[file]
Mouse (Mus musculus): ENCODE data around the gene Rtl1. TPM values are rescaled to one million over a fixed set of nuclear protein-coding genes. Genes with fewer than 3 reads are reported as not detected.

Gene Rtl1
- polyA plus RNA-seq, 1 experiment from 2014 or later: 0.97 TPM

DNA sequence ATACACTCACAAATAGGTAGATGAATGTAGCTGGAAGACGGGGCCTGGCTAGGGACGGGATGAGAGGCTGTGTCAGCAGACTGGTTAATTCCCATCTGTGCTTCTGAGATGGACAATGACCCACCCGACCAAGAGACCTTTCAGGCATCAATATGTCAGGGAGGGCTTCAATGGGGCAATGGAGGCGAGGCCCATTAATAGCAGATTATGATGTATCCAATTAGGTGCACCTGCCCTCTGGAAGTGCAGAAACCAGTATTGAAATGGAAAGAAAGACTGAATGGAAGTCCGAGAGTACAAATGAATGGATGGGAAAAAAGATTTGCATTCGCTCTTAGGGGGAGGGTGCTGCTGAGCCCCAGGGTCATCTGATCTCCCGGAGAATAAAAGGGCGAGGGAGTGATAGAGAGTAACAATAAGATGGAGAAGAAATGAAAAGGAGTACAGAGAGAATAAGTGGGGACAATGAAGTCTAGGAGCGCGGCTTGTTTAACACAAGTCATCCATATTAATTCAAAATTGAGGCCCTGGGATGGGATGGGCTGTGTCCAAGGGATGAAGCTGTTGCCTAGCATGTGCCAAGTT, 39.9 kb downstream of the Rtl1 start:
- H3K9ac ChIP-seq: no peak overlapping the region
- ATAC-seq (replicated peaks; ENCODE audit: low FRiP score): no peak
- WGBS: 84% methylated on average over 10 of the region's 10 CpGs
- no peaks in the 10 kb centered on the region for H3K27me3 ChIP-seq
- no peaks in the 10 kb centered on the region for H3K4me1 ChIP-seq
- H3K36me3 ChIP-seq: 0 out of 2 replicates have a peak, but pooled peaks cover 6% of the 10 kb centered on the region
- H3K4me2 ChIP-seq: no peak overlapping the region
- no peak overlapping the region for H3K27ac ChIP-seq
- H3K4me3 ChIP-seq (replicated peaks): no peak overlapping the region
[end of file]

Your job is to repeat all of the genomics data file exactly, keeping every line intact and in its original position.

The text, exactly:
Mouse (Mus musculus): ENCODE data around the gene Rtl1. TPM values are rescaled to one million over a fixed set of nuclear protein-coding genes. Genes with fewer than 3 reads are reported as not detected.

Gene Rtl1
- polyA plus RNA-seq, 1 experiment from 2014 or later: 0.97 TPM

DNA sequence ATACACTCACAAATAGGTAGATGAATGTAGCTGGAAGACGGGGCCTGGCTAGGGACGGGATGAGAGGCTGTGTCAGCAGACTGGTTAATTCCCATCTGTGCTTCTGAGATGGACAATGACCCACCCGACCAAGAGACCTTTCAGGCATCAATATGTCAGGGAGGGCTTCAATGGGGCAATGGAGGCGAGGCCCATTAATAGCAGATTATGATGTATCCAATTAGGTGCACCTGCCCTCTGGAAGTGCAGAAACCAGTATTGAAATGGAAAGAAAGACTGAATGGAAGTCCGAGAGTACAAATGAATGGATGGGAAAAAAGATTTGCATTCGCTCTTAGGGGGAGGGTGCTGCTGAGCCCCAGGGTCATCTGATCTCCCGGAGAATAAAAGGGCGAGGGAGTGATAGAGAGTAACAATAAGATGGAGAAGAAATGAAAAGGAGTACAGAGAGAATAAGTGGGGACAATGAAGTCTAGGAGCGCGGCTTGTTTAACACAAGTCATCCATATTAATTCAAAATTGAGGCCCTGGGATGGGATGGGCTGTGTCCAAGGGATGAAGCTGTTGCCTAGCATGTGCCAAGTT, 39.9 kb downstream of the Rtl1 start:
- H3K9ac ChIP-seq: no peak overlapping the region
- ATAC-seq (replicated peaks; ENCODE audit: low FRiP score): no peak
- WGBS: 84% methylated on average over 10 of the region's 10 CpGs
- no peaks in the 10 kb centered on the region for H3K27me3 ChIP-seq
- no peaks in the 10 kb centered on the region for H3K4me1 ChIP-seq
- H3K36me3 ChIP-seq: 0 out of 2 replicates have a peak, but pooled peaks cover 6% of the 10 kb centered on the region
- H3K4me2 ChIP-seq: no peak overlapping the region
- no peak overlapping the region for H3K27ac ChIP-seq
- H3K4me3 ChIP-seq (replicated peaks): no peak overlapping the region